DEEP IN THE OCEAN, A SECRET WORLD AWAITS ... Kaya, raised in the oceanic, high-tech world of Atlantis, has always been fascinated by the legends about life above the water. Despite her father's insistence that they're only stories, she can't help but dream about the Sun People. When a group of shadowy officials known as Erasers moves to bury those legends for good, Kaya sets out to the surface to uncover the truth once and for all. In the world above, where climate change and mysterious tsunamis threaten life on the surface, all Lewis wants is to spend more time with his scientist father. But when he stows away on his dad's top-secret research trip, he finds himself thrown headfirst into an adventure much bigger than he bargained for.Show more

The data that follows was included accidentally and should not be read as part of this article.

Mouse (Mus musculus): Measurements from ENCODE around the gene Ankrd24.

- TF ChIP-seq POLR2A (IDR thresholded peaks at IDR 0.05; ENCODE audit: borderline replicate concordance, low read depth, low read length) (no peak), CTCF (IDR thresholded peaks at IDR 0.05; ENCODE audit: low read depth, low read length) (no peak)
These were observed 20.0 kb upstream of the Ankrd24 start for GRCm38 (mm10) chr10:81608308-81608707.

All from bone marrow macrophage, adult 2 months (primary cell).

Inspired by a little-known chapter of World War II history, a young Protestant girl and her Jewish neighbour are caught up in the terrible wave of hate sweeping the globe on the eve of war in this powerful love story that's perfect for fans of The Guernsey Literary and Potato Peel Pie Society. If you're reading this letter, that means I'm dead. I had obviously hoped to see you again, to explain in person, but fate had other plans. 1933 At eighteen years old, Molly Ryan dreams of becoming a journalist, but instead she spends her days working any job she can to help her family through the Depression crippling her city. The one bright spot in her life is watching baseball with her best friend, Hannah Dreyfus, and sneaking glances at Hannah's handsome older brother, Max. But as the summer unfolds, more and more of Hitler's hateful ideas cross the sea and "Swastika Clubs" and "No Jews Allowed" signs spring up around Toronto, a city already simmering with mass unemployment, protests, and unrest. When tensions between the Irish and Jewish communities erupt in a riot one smouldering day in August, Molly and Max are caught in the middle, with devastating consequences for both their families. 1939 Six years later, the Depression has eased and Molly is a reporter at her local paper. But a new war is on the horizon, putting everyone she cares about most in peril. As letters trickle in from overseas, Molly is forced to confront what happened all those years ago, but is it too late to make things right? From the desperate streets of Toronto to the embattled shores of Hong Kong, Letters Across the Sea is a poignant novel about the enduring power of love to cross dangerous divides even in the darkest of times—from the #1 bestselling author of The Forgotten Home Child.Show more